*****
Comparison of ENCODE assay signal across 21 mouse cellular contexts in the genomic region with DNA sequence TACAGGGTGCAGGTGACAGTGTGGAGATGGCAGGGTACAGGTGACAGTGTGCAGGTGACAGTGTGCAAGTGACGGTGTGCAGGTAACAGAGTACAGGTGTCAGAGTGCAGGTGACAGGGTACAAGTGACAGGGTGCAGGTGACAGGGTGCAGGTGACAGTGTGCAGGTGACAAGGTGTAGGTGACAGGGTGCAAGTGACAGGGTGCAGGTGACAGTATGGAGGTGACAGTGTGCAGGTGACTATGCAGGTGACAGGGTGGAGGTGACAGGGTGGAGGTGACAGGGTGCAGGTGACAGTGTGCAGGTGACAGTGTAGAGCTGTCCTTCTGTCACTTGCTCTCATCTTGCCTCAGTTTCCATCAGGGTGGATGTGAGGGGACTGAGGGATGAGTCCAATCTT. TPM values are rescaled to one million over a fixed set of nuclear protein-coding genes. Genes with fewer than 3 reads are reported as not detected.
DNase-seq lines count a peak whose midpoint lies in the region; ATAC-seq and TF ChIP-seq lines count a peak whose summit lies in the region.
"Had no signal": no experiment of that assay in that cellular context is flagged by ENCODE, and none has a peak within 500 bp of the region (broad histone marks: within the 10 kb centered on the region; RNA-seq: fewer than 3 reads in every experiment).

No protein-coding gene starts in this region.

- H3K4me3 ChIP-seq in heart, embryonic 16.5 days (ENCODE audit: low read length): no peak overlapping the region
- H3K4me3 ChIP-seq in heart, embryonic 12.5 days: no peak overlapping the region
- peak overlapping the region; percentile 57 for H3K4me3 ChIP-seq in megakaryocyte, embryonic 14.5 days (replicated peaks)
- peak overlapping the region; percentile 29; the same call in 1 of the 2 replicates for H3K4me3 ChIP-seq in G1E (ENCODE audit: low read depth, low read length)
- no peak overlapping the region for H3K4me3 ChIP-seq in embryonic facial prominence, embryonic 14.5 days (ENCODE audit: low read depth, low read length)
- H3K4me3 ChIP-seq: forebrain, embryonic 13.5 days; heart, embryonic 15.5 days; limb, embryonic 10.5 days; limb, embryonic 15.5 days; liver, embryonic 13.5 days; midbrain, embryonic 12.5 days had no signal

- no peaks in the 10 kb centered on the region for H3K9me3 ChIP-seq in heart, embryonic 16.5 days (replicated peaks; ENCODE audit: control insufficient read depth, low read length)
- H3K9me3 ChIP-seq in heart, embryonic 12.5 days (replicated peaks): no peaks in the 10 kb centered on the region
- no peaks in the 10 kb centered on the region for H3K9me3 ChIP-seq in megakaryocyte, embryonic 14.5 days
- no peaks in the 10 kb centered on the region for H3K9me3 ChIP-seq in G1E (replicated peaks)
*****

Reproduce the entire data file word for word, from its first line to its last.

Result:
Comparison of ENCODE assay signal across 21 mouse cellular contexts in the genomic region with DNA sequence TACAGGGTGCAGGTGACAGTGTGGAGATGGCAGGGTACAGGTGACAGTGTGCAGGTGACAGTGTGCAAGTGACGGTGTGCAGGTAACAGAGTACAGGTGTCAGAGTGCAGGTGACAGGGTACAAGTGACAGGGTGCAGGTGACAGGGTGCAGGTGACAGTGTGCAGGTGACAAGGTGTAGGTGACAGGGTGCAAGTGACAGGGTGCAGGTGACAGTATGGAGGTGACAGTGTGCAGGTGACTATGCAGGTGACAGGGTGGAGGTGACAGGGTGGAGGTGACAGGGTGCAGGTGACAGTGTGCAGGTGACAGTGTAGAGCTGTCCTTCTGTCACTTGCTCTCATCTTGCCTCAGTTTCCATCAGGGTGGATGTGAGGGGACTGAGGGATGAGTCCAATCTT. TPM values are rescaled to one million over a fixed set of nuclear protein-coding genes. Genes with fewer than 3 reads are reported as not detected.
DNase-seq lines count a peak whose midpoint lies in the region; ATAC-seq and TF ChIP-seq lines count a peak whose summit lies in the region.
"Had no signal": no experiment of that assay in that cellular context is flagged by ENCODE, and none has a peak within 500 bp of the region (broad histone marks: within the 10 kb centered on the region; RNA-seq: fewer than 3 reads in every experiment).

No protein-coding gene starts in this region.

- H3K4me3 ChIP-seq in heart, embryonic 16.5 days (ENCODE audit: low read length): no peak overlapping the region
- H3K4me3 ChIP-seq in heart, embryonic 12.5 days: no peak overlapping the region
- peak overlapping the region; percentile 57 for H3K4me3 ChIP-seq in megakaryocyte, embryonic 14.5 days (replicated peaks)
- peak overlapping the region; percentile 29; the same call in 1 of the 2 replicates for H3K4me3 ChIP-seq in G1E (ENCODE audit: low read depth, low read length)
- no peak overlapping the region for H3K4me3 ChIP-seq in embryonic facial prominence, embryonic 14.5 days (ENCODE audit: low read depth, low read length)
- H3K4me3 ChIP-seq: forebrain, embryonic 13.5 days; heart, embryonic 15.5 days; limb, embryonic 10.5 days; limb, embryonic 15.5 days; liver, embryonic 13.5 days; midbrain, embryonic 12.5 days had no signal

- no peaks in the 10 kb centered on the region for H3K9me3 ChIP-seq in heart, embryonic 16.5 days (replicated peaks; ENCODE audit: control insufficient read depth, low read length)
- H3K9me3 ChIP-seq in heart, embryonic 12.5 days (replicated peaks): no peaks in the 10 kb centered on the region
- no peaks in the 10 kb centered on the region for H3K9me3 ChIP-seq in megakaryocyte, embryonic 14.5 days
- no peaks in the 10 kb centered on the region for H3K9me3 ChIP-seq in G1E (replicated peaks)